> scanner is essentially impossible to determine where in the structure is
> an arbitrary memory expression referring to.  This is shown in the new
> test gcc.dg/tree-ssa/alias-16.c.
> One way to deal with this would be to use the pointed-to set for the
> base pointer instead of the alias set of the name tag.  This has the
> problem that we'd miss the compile-time benefits of partitioning, as we
> would be traversing the original sets instead of the partitioned
> (smaller) alias sets.  Also, we may want to get rid of the duplicate
> pointed-to/alias sets in the future (not sure if they're both worth
> keeping).
> The other way of dealing with this is to recognize which SFTs are
> important to not partition and make sure they are never partitioned.
> During alias analysis, if a nested SFT is added to the alias set of a
> pointer, then it is marked as unpartitionable.  The partitioner, in
> turn, gives these SFTs a very high score and makes sure that they are
> never added to a partition.  The effects of this are/should be
> negligible as it only involves a single SFT and nested structures.
> The new test alias-16.c tests for these edge cases.
> Tested on x86_64 and ppc64.  Committed to trunk.

Thanks.  Now, you should be able to do all this without introducing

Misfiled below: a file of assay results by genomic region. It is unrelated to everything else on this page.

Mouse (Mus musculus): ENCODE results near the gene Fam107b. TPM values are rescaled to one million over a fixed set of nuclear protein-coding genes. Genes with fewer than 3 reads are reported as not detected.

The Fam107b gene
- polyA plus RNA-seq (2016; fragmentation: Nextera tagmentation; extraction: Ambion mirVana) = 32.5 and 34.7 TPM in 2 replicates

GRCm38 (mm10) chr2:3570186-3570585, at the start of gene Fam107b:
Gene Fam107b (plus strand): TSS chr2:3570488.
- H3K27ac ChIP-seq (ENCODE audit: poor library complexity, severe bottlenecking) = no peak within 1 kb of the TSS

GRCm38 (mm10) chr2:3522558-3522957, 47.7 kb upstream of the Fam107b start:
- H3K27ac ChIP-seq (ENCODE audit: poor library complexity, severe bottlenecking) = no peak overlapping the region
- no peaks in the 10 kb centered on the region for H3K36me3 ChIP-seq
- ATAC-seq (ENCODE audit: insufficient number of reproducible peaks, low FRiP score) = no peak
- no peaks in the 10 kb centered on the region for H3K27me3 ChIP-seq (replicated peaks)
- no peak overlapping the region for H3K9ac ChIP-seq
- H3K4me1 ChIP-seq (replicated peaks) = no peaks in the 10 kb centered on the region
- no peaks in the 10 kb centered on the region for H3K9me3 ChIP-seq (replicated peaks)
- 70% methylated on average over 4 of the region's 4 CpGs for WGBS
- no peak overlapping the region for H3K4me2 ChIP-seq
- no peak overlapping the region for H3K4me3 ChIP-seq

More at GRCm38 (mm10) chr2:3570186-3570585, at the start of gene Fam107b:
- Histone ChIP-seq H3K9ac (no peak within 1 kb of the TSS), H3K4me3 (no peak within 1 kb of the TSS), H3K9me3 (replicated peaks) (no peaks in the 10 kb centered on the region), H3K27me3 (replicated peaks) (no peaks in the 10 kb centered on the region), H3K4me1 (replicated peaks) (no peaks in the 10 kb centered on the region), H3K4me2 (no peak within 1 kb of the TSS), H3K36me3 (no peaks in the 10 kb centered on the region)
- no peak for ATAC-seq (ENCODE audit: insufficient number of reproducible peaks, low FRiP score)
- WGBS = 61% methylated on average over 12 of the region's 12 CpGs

all the nesting-level stuff if you make all pointed-to SFTs unpartitionable.

In fact,

> -  if (SFT_IN_NESTED_STRUCT (var))
> +  if (full_ref
> +      && SFT_NESTING_LEVEL (var) > 0
> +      && ref_nesting_level (full_ref) < SFT_NESTING_LEVEL (var))
>      {
>        /* Since VAR is an SFT inside a nested structure, the OFFSET
>          computed by get_ref_base_and_extent is the offset from the
> -        start of the immediately containing structure.  However, to
> -        find out what other SFTs are affected by this reference, we
> -        need to know the offsets starting at the root structure in
> -        the nesting hierarchy.
> +        start of the immediately containing structure.  If VAR is an
> +        SFT inside a nested structure, then FULL_REF may be a
> +        reference to the structure immediately enclosing SFT, and so
> +        OFFSET will be the offset from the start of the immediately
> +        enclosing structure.
> +
> +        However, to find out what other SFTs are affected by this
> +        reference, we need to know the offsets starting at the root
> +        structure in the nesting hierarchy.
>          For instance, given the following structure:

This looks like a pure workaround for that you do not retain the offset
zero SFT as unpartitionable.  Otherwise you'd enter this function with
it (if it is pointed-to), and you can always add the pointed-to SFT offset.

I believe your patch makes it more twisted than it needs to be (it doesn't
even look like an optimization, as you are scanning for pointed-to offset
zero multiple times, for all pointed-to SFTs with a nesting level >
than the ref).

And don't you still get

struct X {
  int i;
  int a[4];
} x;

p = &x->a[0];
return p[3];

wrong?  You don't keep the SFT for a[0] from being partitioned away(?).
[it get's twisted to force GCC to generate IL with an ARRAY_REF here, but
with fortran it's possible I believe, so this is a theory example]